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Don’t Ever Allow any One To Look Down On You



Kenneth Copeland said, “You are not what the world says you are, you are what the word says you are” It is vividly true from the ‘slum to stardom’ story of Olajumoke that we are beautifully, awesomely, fearfully and wonderfully made. William Shakespeare once said in one of his famous plays (Julius Caesar), “Men at some time are masters of their fates; the fault, dear Brutus, is not in our stars, but in ourselves, that we are underlings.” When you know your worth, no one can make you feel worthless. Accept no one’s definition of your life; define yourself. If you don’t find your place in life, you will be displaced. Almost three thousand years ago, Israel’s richest king, King Solomon, gave a controversial and unconventional path to wealth. The richest king that ever lived once said, “I returned, and saw under the sun, that the race is not to the swift, nor the battle to the strong, neither yet bread to the wise, nor yet riches to men of understanding, nor yet favour to men of skill; but time and chance happeneth to them all.”

One Spring, over hundred and fifty years ago, a young and handsome man named James was employed by a rich American farmer, Worthy Taylor, to work on his farm and also assist him in other household chores. The farmer knew nothing much about the boy except that his name was James, but he gave him a job. James spent the winter cutting stove wood, bringing in the cows and making himself generally useful. He ate in the kitchen and slept in the hayloft. Before the summer was over, James had fallen in love with Taylor’s daughter, though the master liked the boy and his work, he was compelled to dispense with his services because James had fallen irredeemably in love with his beautiful daughter. The farmer hated and abhorred the idea of his daughter marrying a mere farm-hand coupled with the fact that he had no money, no name, and very poor prospects. Thirty-five years passed before Taylor one day pulled down his farmstead to make way for a new one. On the rafters above the hayloft he discovered that his former help had carved his full name. His name? James A. Garfield. He was then the president of the United States! James Garfield eventually became the 20th President of the United States of America. A man who was thought to be a nonentity and unworthy of a rich man’s daughter eventually became the most powerful man on earth. Taylor lost the opportunity of becoming the father-In-law to the President but more sympathetically made his daughter lose forever the opportunity of ever becoming the First Lady of the United States.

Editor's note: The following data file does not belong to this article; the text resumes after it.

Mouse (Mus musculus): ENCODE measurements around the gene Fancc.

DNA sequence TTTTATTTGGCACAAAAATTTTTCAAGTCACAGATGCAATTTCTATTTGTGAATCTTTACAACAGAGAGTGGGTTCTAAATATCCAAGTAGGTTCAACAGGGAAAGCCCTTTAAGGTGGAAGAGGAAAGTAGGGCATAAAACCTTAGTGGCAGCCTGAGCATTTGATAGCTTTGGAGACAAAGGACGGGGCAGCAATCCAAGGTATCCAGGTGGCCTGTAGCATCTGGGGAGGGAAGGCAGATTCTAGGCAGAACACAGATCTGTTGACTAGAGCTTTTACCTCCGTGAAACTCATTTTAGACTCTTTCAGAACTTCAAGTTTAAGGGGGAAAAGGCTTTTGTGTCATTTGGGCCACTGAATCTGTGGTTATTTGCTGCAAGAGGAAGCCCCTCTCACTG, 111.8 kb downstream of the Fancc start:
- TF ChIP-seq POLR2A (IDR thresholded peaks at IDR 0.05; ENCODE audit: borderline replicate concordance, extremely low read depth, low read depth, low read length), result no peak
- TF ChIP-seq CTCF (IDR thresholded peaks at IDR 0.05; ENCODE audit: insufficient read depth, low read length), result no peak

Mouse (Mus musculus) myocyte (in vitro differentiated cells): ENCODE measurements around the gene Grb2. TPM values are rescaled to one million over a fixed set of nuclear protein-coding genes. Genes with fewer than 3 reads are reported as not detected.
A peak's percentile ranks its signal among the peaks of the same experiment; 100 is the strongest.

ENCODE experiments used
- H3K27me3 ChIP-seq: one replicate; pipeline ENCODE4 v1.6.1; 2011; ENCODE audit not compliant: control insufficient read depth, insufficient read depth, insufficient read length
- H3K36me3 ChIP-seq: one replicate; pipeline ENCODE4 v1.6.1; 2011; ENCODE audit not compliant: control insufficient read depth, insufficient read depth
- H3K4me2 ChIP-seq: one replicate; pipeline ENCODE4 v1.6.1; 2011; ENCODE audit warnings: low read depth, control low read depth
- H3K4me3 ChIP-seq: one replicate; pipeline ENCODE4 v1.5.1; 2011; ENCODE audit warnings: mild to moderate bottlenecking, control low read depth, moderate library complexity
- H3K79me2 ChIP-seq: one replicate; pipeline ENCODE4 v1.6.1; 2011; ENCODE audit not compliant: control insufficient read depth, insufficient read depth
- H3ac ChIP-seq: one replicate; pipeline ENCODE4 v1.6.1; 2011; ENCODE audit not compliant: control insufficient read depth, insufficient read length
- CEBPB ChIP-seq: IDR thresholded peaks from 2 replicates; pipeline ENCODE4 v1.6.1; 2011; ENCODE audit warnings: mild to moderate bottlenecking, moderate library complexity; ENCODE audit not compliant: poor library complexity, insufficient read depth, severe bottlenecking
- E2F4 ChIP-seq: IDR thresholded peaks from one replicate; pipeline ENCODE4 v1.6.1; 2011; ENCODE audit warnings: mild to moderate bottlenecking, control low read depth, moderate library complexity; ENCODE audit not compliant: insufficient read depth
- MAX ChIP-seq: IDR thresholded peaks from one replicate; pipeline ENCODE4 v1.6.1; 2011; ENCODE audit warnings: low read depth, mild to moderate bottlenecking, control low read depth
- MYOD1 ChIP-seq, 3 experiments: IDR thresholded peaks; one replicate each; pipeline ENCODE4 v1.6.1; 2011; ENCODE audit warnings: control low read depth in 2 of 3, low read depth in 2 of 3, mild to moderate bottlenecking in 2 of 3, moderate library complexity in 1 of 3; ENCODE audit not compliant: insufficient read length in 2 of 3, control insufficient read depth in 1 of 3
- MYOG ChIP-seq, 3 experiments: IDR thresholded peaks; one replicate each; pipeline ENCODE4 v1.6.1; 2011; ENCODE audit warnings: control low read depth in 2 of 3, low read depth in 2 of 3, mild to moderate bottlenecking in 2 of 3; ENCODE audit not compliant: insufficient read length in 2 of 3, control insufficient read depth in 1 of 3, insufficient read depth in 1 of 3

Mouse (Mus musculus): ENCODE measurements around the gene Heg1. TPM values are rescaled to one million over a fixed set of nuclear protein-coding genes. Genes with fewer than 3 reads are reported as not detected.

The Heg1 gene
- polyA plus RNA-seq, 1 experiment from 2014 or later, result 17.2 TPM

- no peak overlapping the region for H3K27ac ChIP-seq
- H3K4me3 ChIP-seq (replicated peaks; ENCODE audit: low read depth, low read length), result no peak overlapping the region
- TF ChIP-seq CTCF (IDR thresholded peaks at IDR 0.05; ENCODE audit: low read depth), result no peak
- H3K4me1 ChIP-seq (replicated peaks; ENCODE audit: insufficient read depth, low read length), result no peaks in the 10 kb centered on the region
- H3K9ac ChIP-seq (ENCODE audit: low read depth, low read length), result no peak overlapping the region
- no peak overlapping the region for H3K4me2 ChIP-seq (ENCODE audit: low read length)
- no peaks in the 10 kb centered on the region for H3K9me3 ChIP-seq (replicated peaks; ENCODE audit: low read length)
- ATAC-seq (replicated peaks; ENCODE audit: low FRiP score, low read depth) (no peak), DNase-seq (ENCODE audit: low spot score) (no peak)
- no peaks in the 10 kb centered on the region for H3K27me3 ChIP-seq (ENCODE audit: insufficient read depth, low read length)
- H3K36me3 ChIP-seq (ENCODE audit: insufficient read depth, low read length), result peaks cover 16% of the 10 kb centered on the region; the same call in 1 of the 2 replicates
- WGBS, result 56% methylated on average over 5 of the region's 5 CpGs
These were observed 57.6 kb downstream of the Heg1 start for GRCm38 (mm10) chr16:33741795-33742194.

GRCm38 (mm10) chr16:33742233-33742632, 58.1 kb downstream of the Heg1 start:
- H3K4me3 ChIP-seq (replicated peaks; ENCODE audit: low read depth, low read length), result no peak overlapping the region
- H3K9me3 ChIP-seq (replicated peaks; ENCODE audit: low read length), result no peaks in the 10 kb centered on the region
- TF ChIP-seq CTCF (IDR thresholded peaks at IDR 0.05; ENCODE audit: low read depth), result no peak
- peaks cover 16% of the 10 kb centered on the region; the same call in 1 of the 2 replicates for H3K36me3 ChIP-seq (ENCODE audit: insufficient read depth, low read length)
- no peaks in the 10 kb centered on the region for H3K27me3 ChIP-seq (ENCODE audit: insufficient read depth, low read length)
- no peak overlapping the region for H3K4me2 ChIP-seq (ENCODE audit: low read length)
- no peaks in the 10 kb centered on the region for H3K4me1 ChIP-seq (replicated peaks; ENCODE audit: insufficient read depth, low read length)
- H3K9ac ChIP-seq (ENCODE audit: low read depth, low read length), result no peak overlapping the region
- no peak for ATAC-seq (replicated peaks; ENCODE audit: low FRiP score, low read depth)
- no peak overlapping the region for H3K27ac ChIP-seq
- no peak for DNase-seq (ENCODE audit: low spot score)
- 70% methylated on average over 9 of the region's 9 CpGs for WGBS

Don’t define people by where they are, you never know where God is taking them to! One of the mysteries of life is in how we find fame in the unlikeliest of places and situations. The geometric rise of Olajumoke Orisaguna from the slum of Agege in the city Lagos to international limelight sounds like one of the fairy tale stories in fictional books. It has been a mixed form of reaction from many Nigerians, while some have fumed bitterly about her sudden rise to fame, some embraced it totally as an act of God while others in their ‘lazy mode’ have coveted a similitude of jumoke’s fortune. Some few weeks ago, no search engines would have recognized the name “Orisaguna”, infact the closest response would have been the word ‘error’ or probably suggest a more popular alternative for the search. Surprisingly, as at the time I was writing this piece, a tap of the name “Orisaguna” on Google brought up 671,000 inexhaustible results! Olajumoke woke up on that fateful day like any other, she strapped a tray loaded with bread and walked the streets of Agege like she always did and to her, it was just like any other day but in the placing of divine arrangement, her casual act of walking and hawking eventually became her straight walk into fame and glory. At a time of deep economic and financial struggle, a woman found her own ‘break’ in the midst of dwindling national fortune. There are special encounters that are divinely orchestrated to abruptly and precipitously skyrocket men from complete obscurity to lofty and unimaginable heights. Such was the meeting between T.Y Bello and Olajumoke.